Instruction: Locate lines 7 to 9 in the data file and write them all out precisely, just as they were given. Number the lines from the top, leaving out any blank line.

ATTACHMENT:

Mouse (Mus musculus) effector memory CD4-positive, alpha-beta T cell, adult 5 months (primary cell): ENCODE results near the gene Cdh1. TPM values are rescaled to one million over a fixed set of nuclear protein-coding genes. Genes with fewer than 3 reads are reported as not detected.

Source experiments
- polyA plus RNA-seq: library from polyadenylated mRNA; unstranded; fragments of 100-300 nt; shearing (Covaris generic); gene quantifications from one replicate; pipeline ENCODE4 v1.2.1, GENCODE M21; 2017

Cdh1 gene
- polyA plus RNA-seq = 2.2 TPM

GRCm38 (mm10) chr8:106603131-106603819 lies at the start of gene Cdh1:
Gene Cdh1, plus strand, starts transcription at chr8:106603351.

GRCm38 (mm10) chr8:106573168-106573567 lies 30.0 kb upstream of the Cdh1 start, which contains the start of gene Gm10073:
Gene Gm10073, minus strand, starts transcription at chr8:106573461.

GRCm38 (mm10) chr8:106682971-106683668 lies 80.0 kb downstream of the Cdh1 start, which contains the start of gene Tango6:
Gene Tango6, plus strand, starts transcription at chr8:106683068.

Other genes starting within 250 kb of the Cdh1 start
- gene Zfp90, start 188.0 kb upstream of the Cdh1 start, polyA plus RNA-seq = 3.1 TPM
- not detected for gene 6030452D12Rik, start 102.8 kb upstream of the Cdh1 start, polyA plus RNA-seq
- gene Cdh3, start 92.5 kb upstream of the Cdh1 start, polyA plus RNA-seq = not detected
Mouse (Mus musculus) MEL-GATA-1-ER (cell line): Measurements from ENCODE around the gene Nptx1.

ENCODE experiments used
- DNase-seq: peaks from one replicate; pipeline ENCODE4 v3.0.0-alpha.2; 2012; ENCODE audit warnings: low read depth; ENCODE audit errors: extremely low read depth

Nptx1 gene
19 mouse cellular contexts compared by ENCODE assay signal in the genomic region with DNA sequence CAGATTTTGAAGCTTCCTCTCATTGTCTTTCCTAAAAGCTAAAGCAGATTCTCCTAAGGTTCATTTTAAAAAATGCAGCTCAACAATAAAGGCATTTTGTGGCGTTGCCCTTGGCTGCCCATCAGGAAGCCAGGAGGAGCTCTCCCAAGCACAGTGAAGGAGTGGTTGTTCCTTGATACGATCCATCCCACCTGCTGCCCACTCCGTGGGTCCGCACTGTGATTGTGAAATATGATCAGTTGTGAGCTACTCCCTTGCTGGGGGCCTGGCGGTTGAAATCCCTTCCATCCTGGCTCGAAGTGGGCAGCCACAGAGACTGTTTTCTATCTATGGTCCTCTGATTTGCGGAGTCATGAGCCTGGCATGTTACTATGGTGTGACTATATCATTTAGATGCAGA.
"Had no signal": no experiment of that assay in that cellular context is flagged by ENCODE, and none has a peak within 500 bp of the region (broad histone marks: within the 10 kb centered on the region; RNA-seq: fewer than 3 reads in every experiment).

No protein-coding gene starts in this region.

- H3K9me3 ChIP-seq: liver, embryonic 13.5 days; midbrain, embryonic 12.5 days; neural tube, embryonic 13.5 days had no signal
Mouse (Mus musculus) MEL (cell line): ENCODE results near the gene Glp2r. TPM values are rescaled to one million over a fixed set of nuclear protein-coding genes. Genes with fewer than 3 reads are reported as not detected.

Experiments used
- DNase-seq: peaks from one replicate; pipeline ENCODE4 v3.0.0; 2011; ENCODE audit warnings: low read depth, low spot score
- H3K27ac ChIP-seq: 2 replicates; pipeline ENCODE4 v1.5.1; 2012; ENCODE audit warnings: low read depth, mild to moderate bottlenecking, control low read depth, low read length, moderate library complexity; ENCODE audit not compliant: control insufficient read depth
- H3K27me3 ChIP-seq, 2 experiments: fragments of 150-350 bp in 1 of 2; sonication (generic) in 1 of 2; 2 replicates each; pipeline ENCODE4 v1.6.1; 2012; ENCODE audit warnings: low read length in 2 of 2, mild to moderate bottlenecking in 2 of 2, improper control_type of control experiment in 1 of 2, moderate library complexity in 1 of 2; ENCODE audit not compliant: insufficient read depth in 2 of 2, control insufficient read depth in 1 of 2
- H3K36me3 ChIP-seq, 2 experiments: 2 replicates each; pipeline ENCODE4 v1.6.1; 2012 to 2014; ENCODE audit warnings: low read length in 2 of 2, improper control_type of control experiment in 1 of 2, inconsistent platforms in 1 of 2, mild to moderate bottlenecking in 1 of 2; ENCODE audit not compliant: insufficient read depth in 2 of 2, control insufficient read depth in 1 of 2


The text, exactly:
Gene Cdh1, plus strand, starts transcription at chr8:106603351.

GRCm38 (mm10) chr8:106573168-106573567 lies 30.0 kb upstream of the Cdh1 start, which contains the start of gene Gm10073:
Gene Gm10073, minus strand, starts transcription at chr8:106573461.